financial market data (.they will already be expressed in nominal terms)
Management and Cost Accounting, 6th edition, ISBN 1-84480-028-8
14.8a
Investment appraisal and inflation
• Two correct approaches:
1. Discount nominal cash flows at a nominal discount rate
2. Discount real cash flows at the real discount ate
Example
A company is appraising a project with an investment outlay of £200,000
with estimated annual cash inflows of £100,000 per annum for years 1, 2
and 3.The cost of capital is 9% and the expected rate of inflation is zero.
NPV =100 /(1.09)+100 /(1.09)2+100 /(1.09)3– 200 = 53.1
NOW ASSUME ANTICIPATED RATE OF INFLATION =10%
Management and Cost Accounting, 6th edition, ISBN 1-84480-028-8
14.8b
1. Discount nominal cash flows at the nominal discount rate
NPV = 100 (1.10)
(1.09)(1.10)
+
100 (1.10)2 + 100 (1.10)3
(1.09)2(1.10)2
(1.09)3(1.10)3
- 200 = 53.1
Management and Cost Accounting, 6th edition, ISBN 1-84480-028-8
14.8c
2. Discount real cash flows at the real discount rate
NPV =100 /(1.09)+100 /(1.09)2+100 /(1.09)3–200 =53.1
• We have assumed that current price cash flows are equivalent to real cash flows
but this only applies if all company cash flows are subject to the general rate of
inflation.
WHAT IF THE CASH FLOWS ARE SUBJECT TO A SPECIFIC RATE OF
INFLATION OF 8% AND THE GENERAL RATE FOR THE ECONOMY IS 10%?
We must calculate real cash flows as follows:
Year 1 =100 (1.08)/1.10; Year 2 =100 (1.08)2/(1.10)2
In these circumstances it is easier to discount nominal cash flows at a nominal
discount rate.
Management and Cost Accounting, 6th edition, ISBN 1-84480-028-8
14.9a
1. The returns which shareholders require from investing in risky securities
= Risk free rate + Risk premium.
2. The greater the risk, the greater the return required by investors.
3. The market portfolio is used as a benchmark for determining risk/return
relationships.The risk of an investment relative to the market portfolio is
measured by beta:
• An investment with identical risk to the market portfolio will have a beta of 1.
• An investment half as risky as the market portfolio will have a beta of 0.5.
• An investment twice as risky as the market portfolio will have a beta of 2.
Management and Cost Accounting, 6th edition, ISBN 1-84480-028-8
14.9b
4. The return that shareholders require (i.e.the opportunity cost of an investment)
is:
Risk free rate + (Risk premium × Beta) = CAPM formula
5. The past average risk premium of 8% (defined as the return on the market
portfolio less the risk free rate) is normally used. If the risk free rate is 4% then
the following returns will be required:
• Security A (Beta of 1) = 4%+(8%×1) = 12%
• Security B (Beta of 0.5) = 4%+(8%×0.5) = 8%
• Security C (Beta of 2) = 4%+(8%×2) = 20%
6. Note the risk premium = (Return on the market – risk free rate)
Management and Cost Accounting, 6th edition, ISBN 1-84480-028-8
14.10
The capital asset pricing model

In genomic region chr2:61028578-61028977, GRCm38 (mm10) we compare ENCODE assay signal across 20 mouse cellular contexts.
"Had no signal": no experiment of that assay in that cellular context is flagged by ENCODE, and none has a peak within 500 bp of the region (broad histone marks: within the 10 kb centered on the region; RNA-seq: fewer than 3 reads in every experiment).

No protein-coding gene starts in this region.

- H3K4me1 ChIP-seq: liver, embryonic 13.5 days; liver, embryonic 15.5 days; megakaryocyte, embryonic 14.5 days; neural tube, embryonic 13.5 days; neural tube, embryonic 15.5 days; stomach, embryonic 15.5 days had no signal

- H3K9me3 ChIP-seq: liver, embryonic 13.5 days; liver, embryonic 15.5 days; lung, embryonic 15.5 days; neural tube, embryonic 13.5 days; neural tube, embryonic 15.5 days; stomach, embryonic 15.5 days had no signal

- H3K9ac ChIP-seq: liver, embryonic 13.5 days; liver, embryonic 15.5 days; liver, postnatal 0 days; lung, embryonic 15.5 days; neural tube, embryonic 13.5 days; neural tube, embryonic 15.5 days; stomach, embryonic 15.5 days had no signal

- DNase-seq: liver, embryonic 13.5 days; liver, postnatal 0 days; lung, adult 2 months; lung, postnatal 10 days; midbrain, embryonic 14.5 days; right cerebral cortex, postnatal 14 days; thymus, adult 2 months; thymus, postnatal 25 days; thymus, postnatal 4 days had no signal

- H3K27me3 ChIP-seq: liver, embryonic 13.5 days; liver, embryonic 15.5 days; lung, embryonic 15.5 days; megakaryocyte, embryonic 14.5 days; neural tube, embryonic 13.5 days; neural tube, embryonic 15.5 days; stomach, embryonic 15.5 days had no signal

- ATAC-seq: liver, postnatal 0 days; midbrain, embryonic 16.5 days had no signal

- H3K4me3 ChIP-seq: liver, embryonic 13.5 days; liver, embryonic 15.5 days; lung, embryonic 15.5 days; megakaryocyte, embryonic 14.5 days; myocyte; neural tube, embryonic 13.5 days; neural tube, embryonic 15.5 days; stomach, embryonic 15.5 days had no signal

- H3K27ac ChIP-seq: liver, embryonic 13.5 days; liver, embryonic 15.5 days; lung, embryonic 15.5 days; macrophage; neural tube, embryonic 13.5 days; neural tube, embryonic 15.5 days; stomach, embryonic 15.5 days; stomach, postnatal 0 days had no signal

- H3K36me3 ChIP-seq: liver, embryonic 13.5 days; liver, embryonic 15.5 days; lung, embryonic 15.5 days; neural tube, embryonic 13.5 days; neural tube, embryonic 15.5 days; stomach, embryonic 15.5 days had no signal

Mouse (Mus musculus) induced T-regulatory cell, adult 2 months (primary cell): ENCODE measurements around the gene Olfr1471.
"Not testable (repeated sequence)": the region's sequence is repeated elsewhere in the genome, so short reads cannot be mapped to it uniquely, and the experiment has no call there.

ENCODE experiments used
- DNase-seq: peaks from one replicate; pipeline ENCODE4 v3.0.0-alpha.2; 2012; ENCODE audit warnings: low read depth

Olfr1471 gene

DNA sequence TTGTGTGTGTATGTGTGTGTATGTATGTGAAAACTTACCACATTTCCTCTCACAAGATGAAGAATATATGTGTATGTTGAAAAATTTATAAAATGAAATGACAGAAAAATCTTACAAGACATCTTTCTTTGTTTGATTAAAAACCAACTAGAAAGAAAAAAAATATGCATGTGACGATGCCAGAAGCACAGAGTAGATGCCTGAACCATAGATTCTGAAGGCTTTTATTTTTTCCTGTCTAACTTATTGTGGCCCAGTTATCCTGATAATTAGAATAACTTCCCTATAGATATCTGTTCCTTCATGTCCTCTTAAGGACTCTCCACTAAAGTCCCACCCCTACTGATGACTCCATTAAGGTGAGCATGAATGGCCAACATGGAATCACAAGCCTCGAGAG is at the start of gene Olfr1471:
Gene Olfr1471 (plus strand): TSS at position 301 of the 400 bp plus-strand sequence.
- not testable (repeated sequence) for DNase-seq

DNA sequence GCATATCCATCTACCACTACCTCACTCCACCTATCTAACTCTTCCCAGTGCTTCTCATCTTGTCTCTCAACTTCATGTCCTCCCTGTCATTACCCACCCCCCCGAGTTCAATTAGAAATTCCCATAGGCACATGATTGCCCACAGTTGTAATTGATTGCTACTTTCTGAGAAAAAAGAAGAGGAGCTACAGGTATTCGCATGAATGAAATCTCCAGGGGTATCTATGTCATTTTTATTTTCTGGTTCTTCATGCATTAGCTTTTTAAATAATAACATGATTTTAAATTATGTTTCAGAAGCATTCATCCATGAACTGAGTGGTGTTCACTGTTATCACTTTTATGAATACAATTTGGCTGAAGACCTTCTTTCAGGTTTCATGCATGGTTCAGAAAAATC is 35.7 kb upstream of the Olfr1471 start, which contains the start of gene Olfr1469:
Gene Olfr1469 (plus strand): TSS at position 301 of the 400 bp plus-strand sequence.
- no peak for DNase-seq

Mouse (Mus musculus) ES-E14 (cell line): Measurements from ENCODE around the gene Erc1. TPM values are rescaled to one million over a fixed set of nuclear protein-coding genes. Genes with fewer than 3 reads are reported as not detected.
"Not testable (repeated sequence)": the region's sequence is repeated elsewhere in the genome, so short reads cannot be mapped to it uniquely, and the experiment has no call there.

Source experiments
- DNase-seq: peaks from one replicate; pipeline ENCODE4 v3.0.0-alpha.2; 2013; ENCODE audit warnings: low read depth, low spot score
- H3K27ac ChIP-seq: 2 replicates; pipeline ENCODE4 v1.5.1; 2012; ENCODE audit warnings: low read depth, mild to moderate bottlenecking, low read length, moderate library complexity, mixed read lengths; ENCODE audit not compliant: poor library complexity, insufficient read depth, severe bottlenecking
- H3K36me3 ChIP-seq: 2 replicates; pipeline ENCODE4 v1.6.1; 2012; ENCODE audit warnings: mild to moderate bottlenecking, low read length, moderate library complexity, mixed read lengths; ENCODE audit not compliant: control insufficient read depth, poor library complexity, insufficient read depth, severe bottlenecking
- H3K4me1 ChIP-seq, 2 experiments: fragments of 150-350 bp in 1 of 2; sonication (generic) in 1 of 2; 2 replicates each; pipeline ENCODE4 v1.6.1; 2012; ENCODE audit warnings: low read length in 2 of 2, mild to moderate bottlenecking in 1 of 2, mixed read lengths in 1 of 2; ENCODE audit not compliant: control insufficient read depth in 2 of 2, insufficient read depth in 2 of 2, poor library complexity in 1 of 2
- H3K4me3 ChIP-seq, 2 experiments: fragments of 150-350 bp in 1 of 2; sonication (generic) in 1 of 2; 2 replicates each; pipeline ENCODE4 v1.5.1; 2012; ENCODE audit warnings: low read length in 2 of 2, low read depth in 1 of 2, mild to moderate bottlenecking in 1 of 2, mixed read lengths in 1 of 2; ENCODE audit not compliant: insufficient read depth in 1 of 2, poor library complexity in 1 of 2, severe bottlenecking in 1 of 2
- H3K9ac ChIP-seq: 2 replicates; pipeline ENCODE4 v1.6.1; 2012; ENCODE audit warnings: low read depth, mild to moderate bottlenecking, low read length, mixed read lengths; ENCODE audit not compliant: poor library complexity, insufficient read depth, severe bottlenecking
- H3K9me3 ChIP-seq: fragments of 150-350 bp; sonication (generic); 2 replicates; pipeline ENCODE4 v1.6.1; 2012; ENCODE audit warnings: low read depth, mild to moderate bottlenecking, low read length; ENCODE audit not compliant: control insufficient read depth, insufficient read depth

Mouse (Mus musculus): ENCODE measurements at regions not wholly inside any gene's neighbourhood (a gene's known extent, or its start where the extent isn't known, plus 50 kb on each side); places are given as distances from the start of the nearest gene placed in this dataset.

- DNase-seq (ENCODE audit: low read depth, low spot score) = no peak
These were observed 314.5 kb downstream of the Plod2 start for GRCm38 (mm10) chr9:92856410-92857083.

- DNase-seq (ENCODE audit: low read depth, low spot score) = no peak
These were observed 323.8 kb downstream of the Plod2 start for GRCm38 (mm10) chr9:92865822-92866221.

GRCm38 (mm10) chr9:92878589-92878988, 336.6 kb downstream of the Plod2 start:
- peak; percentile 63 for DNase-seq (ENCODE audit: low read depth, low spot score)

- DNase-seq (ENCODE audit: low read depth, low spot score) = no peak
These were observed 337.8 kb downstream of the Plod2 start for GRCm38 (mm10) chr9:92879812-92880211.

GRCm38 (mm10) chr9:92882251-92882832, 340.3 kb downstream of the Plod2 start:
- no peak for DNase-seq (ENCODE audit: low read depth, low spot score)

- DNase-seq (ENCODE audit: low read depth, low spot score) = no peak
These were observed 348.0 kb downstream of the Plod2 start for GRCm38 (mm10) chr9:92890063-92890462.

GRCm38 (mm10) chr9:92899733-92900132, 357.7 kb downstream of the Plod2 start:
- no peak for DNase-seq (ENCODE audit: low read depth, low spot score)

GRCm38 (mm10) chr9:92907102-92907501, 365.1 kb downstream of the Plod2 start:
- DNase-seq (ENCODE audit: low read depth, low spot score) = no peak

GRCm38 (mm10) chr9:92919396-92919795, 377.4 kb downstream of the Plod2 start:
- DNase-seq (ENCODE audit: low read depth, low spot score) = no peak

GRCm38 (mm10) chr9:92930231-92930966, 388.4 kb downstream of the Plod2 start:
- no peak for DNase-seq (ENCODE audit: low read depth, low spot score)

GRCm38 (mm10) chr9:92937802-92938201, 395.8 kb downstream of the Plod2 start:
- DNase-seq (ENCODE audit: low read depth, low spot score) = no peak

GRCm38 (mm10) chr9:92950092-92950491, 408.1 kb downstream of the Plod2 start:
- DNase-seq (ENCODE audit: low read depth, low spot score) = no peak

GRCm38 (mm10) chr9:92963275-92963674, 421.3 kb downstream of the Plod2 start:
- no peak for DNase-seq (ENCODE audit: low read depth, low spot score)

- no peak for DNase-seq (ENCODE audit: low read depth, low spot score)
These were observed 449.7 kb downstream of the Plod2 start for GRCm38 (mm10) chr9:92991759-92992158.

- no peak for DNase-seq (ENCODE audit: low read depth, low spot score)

Required return on a security = Rf +(Rm –Rf) × Beta
Management and Cost Accounting, 6th edition, ISBN 1-84480-028-8
14.11
Weighted average cost of capital (WACC)
1. The CAPM is used to calculate the cost of equity finance.
2. Most firms use a combination of debt and equity finance and both sources of
finance should be taken into account when calculating the discount rate.
3. Where combinations of debt and equity are used, the WACC is used to discount
project cash flows.
Example
Cost of equity capital = 18%
Cost of debt capital = 10%
Projects financed by 50% debt and 50% equity
WACC = (0.5 × 18%)+(0.5 ×10%) = 14%
4.The WACC represents the firm ’s overall cost of capital based on the average
risk of all the firm ’s projects. If the risk of a project differs from average firm risk
the WACC of the firm will not reflect the correct risk-adjusted discount rate.
Management and Cost Accounting, 6th edition, ISBN 1-84480-028-8
14.12 and 14.13
Standard deviations and probability distributions
Management and Cost Accounting, 6th edition, ISBN 1-84480-028-8
14.14a
Sensitivity analysis
1. Shows how sensitive NPV is to a change in the assumptions relating
to the variables used to compute it (e.g.pessimistic, most likely or
optimistic estimates).Can also be used to indicate the extent to
which variables may change before NPV becomes negative.
Management and Cost Accounting, 6th edition, ISBN 1-84480-028-8
14.14b
Example
Year
1 (£)
Cash inflows (10 000 × £30)
VC
Net cash flows
300 000
200 000
100 000
Year
2 (£)
300 000
200 000
100 000
Year
3 (£)
300 000
200 000
100 000
I0 =£200 000, cost of capital =15%, NPV =£28 300
2. Sales volume
• NPV =0 when net cash flows are £87 600 (£200 000 / 2.283)
• Total net cash flows can decline by £12 400 p.a.before NPV becomes negative
• Total sales can fall by £37 200 p.a.(i.e.12.4%)or 1240 units
• Note net cash flows are one-third of sales.
Management and Cost Accounting, 6th edition, ISBN 1-84480-028-8
14.14c
3. Selling price
• Total sales revenue can fall to £287 600 (£300 000 – £12 400)before
NPV becomes negative =£28.76 per unit (i.e.4.1% decline)
4. Variable costs
• Can increase by £12 400 p.a.(£1.24 per unit) = 6.2% decline.
5. Initial outlay
• Can increase by £28 300 (14.15%).
Management and Cost Accounting, 6th edition, ISBN 1-84480-028-8
14.15
Sensitivity analysis (cont.)
6. Cost of capital
• IRR =23%(cost of capital can increase by 53%).
7. Highlights those variables that are most sensitive so that their estimates
can be thoroughly reviewed.
8. Limitations
• Considers variables in isolation.
• Ignores probabilities
Management and Cost Accounting, 6th edition, ISBN 1-84480-028-8
14.16
Classification of risk measurement techniques
1. CAPM approach
•
Risk is compared relative to the variability with the market portfolio.
•
Risk is divided into two categories:
(i) Specific (diversifiable) risk
(ii) Market (non-diversifiable) risk
•
CAPM assumes specific risk can be avoided and it is not rewarded.
•
CAPM assumes market rewards only non-diversifiable risk.
Management and Cost Accounting, 6th edition, ISBN 1-84480-028-8
14.16
2. Stand-alone risk measurement approach
• Does not distinguish between specific and non-diversifiable risk.
• Does not provide a basis for determining the rates of return required for
different levels of risk.
3. Corporate portfolio risk measurement approach
• Focuses on incremental total risk arising from a project.
• Recognizes that incremental risk may not be the same as the total risk of
the project.
Management and Cost Accounting, 6th edition, ISBN 1-84480-028-8